It turns out science hasn't discovered the human body's maximum age cutoff after all

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Bela Hoche/123RF
There’s an old Henny Youngman joke about a doctor who gave a man six months to live, only to find the man couldn’t pay his bill, so gave him another six months. That joke more or less summarizes a recent squabble in the academic world concerning the publishing of a new paper, arguing that what we thought we knew about maximum human lifespan may in fact be wrong.

Late last year, a scientific paper published in Nature by researchers at the Albert Einstein College of Medicine argued that the maximum lifespan of humans is fixed, that there is a plateau at 115, and the “odds of anybody in the world surviving to 125 in any given year is less than one in 10,000.”

Provided your health holds out, living to the grand old age of anywhere between 115 and 125 may sound pretty good, but the study has now been subject to a rebuttal from biologists at Canada’s McGill University — also published in Nature. They argue that there is no evidence for such a limit and that, while one may conceivably exist, it’s not been found yet.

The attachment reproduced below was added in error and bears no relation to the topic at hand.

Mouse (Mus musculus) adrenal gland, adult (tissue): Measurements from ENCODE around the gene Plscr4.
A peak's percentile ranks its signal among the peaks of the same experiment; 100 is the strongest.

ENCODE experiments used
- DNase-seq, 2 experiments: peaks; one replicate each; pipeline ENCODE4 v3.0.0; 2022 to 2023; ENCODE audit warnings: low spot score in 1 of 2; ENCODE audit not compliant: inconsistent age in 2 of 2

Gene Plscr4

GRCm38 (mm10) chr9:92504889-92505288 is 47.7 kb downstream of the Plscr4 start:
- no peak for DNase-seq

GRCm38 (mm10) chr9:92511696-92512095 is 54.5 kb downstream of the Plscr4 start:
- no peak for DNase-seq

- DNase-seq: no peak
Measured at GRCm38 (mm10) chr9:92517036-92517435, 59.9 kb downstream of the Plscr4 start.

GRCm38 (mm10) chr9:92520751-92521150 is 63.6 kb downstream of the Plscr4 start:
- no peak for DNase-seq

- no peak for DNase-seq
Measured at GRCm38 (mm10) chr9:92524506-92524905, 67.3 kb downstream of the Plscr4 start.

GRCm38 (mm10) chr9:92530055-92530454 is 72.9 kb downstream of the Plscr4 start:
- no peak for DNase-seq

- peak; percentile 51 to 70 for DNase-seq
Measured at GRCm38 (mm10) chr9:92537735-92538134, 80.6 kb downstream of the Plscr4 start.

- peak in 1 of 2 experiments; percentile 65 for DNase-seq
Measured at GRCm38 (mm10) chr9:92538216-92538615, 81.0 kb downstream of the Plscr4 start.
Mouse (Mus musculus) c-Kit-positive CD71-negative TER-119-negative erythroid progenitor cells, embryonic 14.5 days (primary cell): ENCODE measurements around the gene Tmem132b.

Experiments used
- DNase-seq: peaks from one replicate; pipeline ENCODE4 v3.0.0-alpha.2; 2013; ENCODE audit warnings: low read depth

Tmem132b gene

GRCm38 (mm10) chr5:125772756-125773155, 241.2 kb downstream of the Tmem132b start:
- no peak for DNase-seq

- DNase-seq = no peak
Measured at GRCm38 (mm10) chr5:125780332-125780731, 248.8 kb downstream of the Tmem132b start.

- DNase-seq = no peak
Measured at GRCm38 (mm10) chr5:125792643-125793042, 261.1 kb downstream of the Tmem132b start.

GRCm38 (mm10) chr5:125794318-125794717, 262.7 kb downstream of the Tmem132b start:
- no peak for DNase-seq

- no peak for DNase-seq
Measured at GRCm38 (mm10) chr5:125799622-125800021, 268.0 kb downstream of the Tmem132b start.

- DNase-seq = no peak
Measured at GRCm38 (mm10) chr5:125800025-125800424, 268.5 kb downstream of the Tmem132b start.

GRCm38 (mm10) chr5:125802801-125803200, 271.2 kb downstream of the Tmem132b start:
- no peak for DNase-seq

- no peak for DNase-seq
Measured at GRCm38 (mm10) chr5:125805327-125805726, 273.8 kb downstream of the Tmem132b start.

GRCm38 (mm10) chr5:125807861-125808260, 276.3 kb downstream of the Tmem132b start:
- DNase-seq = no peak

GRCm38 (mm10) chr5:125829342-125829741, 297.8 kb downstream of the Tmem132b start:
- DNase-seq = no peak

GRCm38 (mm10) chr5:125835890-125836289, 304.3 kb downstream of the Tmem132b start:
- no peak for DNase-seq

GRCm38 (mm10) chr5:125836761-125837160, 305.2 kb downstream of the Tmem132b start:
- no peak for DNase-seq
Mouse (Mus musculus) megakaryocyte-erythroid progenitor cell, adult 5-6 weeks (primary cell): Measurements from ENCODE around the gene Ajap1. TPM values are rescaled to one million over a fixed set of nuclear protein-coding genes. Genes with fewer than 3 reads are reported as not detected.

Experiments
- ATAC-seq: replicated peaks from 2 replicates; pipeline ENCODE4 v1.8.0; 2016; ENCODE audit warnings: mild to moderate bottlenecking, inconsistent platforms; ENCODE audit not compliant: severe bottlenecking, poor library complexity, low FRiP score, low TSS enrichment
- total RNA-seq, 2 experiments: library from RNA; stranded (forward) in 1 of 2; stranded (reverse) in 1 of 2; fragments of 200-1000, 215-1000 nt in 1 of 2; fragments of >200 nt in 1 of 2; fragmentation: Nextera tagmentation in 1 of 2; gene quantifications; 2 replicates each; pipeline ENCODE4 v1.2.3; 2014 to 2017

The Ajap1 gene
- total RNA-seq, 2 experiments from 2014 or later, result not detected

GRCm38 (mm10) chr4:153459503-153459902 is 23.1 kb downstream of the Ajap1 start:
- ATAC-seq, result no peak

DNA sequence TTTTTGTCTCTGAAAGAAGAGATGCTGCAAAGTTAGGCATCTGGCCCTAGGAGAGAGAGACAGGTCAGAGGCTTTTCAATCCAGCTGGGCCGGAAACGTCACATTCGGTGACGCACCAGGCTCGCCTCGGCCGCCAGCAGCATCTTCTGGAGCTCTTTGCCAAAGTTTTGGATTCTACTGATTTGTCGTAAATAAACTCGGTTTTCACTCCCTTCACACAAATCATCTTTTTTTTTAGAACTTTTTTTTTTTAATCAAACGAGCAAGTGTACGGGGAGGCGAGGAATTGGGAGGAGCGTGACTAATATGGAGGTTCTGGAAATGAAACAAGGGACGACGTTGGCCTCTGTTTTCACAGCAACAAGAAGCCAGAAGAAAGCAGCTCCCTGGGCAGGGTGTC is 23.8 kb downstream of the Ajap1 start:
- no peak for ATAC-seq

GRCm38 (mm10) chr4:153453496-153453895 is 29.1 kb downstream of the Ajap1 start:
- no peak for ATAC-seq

“We examined how old were the oldest people to die, since reliable reports could be obtained until modern times,” Dr. Siegfried Hekimi, one of the lead authors of the study, told Digital Trends. “In contrast to others who thought they could distinguish a plateau around the age of 115, we showed that no such plateau can be observed. Meaning that as far as anyone can tell the age of the oldest individuals to die might keep going up, just as the average lifespan is going up — at least in countries like Canada.”

Hekimi points out the way that average lifespans have increased over the years, from 1920 when an average Canadian would live for 60 years, to one born in 1980 who will live 76 years, to one born today who will live 82 years. We haven’t reached the plateau yet though.

“[Our work] tells us that when living conditions get better — extraordinarily better — then both average and maximum lifespan are likely to go up,” Hekimi said. “What do I mean by extraordinarily good living conditions? Think: enough food, warm shelter in the winter, cool shelter in the summer, vaccination, sewers, fresh uncontaminated food all year round, much lighter workloads.”

Ultimately, of course, it’s going to be average lifespans rather than maximum lifespans that are more significant. Still, if you ever thought you weren’t going to be able to pay your bills in the 115-125 years allotted by last year’s Nature study, never fear: things don’t have to end there!


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